We Are Proud to Present this year’s Reads Committee Selection for the Fox Cities Community Read!
Kao Kalia Yang
Kao Kalia Yang was born in a Hmong refugee camp in Thailand and moved when she was six with her family to St. Paul, Minnesota, home to the largest concentration of Hmong in the country. They began their life in the U.S. living on welfare in public housing until her parents took on multiple jobs to feed their family. To fill her time, especially during the long winters and because she couldn’t afford to attend movies or concerts, Yang would read. While she loved books like the Little House on the Prairie series by Laura Ingalls Wilder, Yang recalls asking the librarian for books about people like her. “She gave me a book about the Chinese, the Japanese, the Vietnamese, but she couldn’t give me a book about Hmong kids.” That was one of her first callings to write, which was easier for her than speaking English.
Yang is a natural storyteller having grown up listening to tales in Thailand, where her family painted a world beyond the walls of the refugee camp and told stories of mythical tigers and real ghosts. Yang was a pre-med student at Carleton College before she started writing what would later become her first book, The Latehomecomer (Coffee House Press, 2008). “My mom and dad taught us that we needed doctors and lawyers,” she said. “Lawyers can protect the rights that we’ve never had enough of; doctors can heal what is broken in the bodies around us.”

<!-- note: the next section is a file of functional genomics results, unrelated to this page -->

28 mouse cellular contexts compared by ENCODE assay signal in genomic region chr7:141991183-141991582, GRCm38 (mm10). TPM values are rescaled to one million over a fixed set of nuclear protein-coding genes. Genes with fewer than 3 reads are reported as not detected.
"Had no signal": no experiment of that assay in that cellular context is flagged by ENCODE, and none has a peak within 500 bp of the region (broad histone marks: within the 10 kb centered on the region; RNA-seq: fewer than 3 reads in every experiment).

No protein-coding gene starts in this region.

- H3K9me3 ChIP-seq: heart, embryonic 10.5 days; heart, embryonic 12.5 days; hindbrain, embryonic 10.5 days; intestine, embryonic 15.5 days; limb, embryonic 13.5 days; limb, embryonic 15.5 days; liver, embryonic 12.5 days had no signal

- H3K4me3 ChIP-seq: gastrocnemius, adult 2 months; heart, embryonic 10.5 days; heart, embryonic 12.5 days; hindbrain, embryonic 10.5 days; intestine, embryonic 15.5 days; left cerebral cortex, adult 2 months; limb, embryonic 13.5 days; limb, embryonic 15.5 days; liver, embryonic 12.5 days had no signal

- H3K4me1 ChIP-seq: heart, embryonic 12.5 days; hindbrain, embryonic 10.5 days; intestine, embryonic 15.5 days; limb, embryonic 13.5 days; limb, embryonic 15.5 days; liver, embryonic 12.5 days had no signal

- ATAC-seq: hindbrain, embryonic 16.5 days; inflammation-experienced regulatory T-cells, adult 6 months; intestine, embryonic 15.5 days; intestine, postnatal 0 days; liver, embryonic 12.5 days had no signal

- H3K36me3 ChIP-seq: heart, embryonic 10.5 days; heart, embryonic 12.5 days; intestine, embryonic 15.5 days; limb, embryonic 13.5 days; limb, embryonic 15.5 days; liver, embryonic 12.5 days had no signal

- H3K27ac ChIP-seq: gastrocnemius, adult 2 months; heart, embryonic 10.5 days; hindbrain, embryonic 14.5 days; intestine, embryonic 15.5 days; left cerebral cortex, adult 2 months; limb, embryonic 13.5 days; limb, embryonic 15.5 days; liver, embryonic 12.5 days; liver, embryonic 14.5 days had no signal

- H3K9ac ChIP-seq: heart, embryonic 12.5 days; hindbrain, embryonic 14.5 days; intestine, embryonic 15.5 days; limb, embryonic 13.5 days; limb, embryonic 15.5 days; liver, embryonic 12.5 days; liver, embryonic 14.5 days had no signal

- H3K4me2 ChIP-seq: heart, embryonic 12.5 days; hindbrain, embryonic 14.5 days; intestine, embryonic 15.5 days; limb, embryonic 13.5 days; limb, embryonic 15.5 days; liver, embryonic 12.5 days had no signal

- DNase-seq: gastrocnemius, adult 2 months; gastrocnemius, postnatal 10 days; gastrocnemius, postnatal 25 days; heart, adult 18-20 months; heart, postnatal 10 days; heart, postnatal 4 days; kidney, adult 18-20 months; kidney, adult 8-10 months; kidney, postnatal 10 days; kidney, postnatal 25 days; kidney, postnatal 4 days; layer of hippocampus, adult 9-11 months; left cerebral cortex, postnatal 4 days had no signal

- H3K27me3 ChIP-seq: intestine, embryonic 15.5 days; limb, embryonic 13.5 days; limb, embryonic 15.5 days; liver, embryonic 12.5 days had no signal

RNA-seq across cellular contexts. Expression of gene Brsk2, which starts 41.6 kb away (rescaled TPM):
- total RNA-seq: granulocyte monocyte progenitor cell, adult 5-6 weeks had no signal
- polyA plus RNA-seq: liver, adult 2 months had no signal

Her sister told her she’d become a lawyer, so Yang went the route of becoming a doctor until her grandmother passed away and she pursued her dream of writing. On the day she buried her grandmother, Yang says, she got news that she had been accepted into Columbia University’s MFA creative writing program.
Since the publication of her first memoir, Yang has been an avid public speaker on such topics as literacy and education; race, class, and gender; and the refugee and immigrant experiences. She has made a deep impact on the lives of, among others, Hmong readers and American Vietnam war veterans who have come to her readings. She co-founded with her sister Words Wanted, a company dedicated to helping immigrants in the Twin Cities with writing, translating, and business services. Yang lives in St. Paul, Minnesota, with her husband and their three children, and her younger sister and brother. She depends on the love and support of her extended family. “All of them make me feel more human, more connected, more than just alone in the world” (Coffee House Press).